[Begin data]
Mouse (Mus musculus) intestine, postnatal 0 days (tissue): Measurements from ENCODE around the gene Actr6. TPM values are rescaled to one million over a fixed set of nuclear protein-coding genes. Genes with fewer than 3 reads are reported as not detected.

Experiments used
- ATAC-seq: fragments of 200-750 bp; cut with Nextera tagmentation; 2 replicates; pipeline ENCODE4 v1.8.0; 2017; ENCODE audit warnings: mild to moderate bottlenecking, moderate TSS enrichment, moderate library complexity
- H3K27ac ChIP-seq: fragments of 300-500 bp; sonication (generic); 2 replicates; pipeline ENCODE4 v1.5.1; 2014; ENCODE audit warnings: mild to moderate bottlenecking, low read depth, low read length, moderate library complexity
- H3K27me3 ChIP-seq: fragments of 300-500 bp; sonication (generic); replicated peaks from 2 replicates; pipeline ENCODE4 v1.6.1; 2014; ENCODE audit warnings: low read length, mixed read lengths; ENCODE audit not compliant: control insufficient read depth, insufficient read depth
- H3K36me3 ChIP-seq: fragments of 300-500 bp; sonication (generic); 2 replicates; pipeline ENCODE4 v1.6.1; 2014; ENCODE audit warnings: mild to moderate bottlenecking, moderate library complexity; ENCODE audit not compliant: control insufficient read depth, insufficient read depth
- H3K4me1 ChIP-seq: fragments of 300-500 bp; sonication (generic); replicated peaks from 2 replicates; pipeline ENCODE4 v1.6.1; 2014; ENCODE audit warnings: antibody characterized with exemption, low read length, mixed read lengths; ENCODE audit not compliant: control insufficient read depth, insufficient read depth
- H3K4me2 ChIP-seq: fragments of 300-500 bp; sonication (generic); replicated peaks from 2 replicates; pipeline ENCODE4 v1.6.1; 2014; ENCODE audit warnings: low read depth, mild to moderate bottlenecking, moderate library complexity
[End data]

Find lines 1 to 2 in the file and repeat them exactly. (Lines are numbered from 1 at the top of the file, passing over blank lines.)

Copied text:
Mouse (Mus musculus) intestine, postnatal 0 days (tissue): Measurements from ENCODE around the gene Actr6. TPM values are rescaled to one million over a fixed set of nuclear protein-coding genes. Genes with fewer than 3 reads are reported as not detected.

Experiments used